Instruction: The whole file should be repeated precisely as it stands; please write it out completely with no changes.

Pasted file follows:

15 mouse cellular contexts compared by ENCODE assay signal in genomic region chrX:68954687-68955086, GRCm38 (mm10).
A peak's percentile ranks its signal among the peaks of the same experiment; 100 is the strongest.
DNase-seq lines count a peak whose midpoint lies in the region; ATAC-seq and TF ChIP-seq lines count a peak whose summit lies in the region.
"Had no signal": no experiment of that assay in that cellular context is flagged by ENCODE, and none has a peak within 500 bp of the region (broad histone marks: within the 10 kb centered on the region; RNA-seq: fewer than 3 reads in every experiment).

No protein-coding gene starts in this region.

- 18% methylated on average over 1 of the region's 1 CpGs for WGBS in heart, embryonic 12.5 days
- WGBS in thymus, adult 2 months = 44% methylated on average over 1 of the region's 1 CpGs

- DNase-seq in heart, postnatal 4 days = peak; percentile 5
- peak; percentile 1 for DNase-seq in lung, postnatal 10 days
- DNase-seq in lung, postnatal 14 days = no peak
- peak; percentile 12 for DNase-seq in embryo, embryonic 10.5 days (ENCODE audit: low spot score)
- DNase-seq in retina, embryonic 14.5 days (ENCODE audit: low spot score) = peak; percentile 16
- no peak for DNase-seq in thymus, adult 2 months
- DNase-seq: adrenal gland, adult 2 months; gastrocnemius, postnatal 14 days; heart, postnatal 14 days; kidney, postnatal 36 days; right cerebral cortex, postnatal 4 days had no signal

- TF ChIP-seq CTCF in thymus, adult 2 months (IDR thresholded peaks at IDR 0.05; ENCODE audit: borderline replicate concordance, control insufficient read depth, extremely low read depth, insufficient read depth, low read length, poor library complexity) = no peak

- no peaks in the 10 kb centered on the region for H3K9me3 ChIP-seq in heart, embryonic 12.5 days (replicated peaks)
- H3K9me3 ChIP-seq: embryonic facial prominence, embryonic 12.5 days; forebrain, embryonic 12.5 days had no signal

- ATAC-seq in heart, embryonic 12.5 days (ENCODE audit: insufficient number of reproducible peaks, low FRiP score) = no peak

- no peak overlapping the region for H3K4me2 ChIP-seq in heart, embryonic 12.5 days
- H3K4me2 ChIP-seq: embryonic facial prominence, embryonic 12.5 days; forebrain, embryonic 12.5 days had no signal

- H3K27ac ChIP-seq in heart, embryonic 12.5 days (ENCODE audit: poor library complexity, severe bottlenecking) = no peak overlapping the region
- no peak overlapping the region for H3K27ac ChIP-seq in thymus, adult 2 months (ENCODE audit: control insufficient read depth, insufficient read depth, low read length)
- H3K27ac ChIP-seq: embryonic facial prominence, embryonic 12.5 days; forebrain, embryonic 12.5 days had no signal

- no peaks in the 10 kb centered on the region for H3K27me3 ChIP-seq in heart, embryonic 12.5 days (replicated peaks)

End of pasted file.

15 mouse cellular contexts compared by ENCODE assay signal in genomic region chrX:68954687-68955086, GRCm38 (mm10).
A peak's percentile ranks its signal among the peaks of the same experiment; 100 is the strongest.
DNase-seq lines count a peak whose midpoint lies in the region; ATAC-seq and TF ChIP-seq lines count a peak whose summit lies in the region.
"Had no signal": no experiment of that assay in that cellular context is flagged by ENCODE, and none has a peak within 500 bp of the region (broad histone marks: within the 10 kb centered on the region; RNA-seq: fewer than 3 reads in every experiment).

No protein-coding gene starts in this region.

- 18% methylated on average over 1 of the region's 1 CpGs for WGBS in heart, embryonic 12.5 days
- WGBS in thymus, adult 2 months = 44% methylated on average over 1 of the region's 1 CpGs

- DNase-seq in heart, postnatal 4 days = peak; percentile 5
- peak; percentile 1 for DNase-seq in lung, postnatal 10 days
- DNase-seq in lung, postnatal 14 days = no peak
- peak; percentile 12 for DNase-seq in embryo, embryonic 10.5 days (ENCODE audit: low spot score)
- DNase-seq in retina, embryonic 14.5 days (ENCODE audit: low spot score) = peak; percentile 16
- no peak for DNase-seq in thymus, adult 2 months
- DNase-seq: adrenal gland, adult 2 months; gastrocnemius, postnatal 14 days; heart, postnatal 14 days; kidney, postnatal 36 days; right cerebral cortex, postnatal 4 days had no signal

- TF ChIP-seq CTCF in thymus, adult 2 months (IDR thresholded peaks at IDR 0.05; ENCODE audit: borderline replicate concordance, control insufficient read depth, extremely low read depth, insufficient read depth, low read length, poor library complexity) = no peak

- no peaks in the 10 kb centered on the region for H3K9me3 ChIP-seq in heart, embryonic 12.5 days (replicated peaks)
- H3K9me3 ChIP-seq: embryonic facial prominence, embryonic 12.5 days; forebrain, embryonic 12.5 days had no signal

- ATAC-seq in heart, embryonic 12.5 days (ENCODE audit: insufficient number of reproducible peaks, low FRiP score) = no peak

- no peak overlapping the region for H3K4me2 ChIP-seq in heart, embryonic 12.5 days
- H3K4me2 ChIP-seq: embryonic facial prominence, embryonic 12.5 days; forebrain, embryonic 12.5 days had no signal

- H3K27ac ChIP-seq in heart, embryonic 12.5 days (ENCODE audit: poor library complexity, severe bottlenecking) = no peak overlapping the region
- no peak overlapping the region for H3K27ac ChIP-seq in thymus, adult 2 months (ENCODE audit: control insufficient read depth, insufficient read depth, low read length)
- H3K27ac ChIP-seq: embryonic facial prominence, embryonic 12.5 days; forebrain, embryonic 12.5 days had no signal

- no peaks in the 10 kb centered on the region for H3K27me3 ChIP-seq in heart, embryonic 12.5 days (replicated peaks)